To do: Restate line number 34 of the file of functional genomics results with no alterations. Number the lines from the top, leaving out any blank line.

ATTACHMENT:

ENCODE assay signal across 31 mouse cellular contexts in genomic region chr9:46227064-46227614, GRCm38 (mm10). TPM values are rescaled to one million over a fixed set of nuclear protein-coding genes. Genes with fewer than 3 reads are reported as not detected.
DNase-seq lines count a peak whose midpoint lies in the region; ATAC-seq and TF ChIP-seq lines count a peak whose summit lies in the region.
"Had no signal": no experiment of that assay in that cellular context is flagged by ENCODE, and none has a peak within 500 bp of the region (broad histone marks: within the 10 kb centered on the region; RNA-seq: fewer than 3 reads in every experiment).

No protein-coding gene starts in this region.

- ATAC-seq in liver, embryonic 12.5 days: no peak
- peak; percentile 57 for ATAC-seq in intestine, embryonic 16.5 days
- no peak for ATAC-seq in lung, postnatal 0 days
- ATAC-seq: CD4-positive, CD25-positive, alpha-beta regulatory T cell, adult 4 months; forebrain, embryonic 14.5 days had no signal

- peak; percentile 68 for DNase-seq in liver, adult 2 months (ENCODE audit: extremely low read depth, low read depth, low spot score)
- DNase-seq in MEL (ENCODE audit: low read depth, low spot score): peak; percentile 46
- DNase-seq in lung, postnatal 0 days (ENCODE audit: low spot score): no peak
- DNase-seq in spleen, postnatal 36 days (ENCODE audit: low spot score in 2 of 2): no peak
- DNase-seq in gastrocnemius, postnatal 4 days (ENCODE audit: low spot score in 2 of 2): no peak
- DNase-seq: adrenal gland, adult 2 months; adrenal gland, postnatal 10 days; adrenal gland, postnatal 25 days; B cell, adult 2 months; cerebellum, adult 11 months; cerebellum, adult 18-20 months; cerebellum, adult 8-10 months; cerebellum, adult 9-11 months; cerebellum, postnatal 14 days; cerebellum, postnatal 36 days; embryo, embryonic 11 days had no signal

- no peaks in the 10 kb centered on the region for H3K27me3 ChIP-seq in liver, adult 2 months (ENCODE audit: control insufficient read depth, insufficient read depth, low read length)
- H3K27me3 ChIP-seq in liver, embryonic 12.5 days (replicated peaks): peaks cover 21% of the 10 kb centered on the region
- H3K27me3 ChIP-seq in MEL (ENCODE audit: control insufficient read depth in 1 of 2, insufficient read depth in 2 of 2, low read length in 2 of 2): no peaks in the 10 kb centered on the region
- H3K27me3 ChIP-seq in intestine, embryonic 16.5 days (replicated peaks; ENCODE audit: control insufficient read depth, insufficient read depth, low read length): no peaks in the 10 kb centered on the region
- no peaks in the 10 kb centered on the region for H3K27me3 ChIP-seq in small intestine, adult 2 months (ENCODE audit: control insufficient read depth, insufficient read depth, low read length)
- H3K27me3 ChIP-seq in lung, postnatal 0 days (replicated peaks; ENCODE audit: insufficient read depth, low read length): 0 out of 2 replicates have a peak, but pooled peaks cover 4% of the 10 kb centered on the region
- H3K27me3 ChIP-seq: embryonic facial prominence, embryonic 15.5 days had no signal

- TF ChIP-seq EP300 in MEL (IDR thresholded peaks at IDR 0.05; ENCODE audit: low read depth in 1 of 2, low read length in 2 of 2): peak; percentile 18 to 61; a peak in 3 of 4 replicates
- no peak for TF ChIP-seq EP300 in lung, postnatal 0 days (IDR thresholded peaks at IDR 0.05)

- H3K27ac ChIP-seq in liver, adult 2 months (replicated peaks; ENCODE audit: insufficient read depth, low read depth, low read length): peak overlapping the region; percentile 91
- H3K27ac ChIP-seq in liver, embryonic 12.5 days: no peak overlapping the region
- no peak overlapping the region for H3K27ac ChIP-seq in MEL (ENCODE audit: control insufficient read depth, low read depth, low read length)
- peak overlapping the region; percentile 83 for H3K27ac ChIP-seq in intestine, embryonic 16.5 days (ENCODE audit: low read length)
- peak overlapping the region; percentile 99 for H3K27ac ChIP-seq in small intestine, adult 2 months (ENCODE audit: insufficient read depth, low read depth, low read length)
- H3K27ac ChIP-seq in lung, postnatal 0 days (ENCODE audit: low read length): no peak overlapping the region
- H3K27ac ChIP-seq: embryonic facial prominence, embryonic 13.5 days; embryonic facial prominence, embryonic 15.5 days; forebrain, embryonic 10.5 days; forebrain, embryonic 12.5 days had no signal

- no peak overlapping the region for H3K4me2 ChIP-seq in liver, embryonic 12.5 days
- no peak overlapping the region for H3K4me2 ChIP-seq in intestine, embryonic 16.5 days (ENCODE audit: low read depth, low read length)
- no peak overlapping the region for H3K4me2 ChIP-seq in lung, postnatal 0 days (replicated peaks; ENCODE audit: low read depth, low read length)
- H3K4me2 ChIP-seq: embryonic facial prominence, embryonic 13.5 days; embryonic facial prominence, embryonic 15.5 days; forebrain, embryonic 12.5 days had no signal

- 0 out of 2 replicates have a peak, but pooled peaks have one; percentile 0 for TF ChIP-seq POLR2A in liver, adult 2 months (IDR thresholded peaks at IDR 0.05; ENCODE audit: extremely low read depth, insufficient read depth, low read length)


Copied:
- H3K4me2 ChIP-seq: embryonic facial prominence, embryonic 13.5 days; embryonic facial prominence, embryonic 15.5 days; forebrain, embryonic 12.5 days had no signal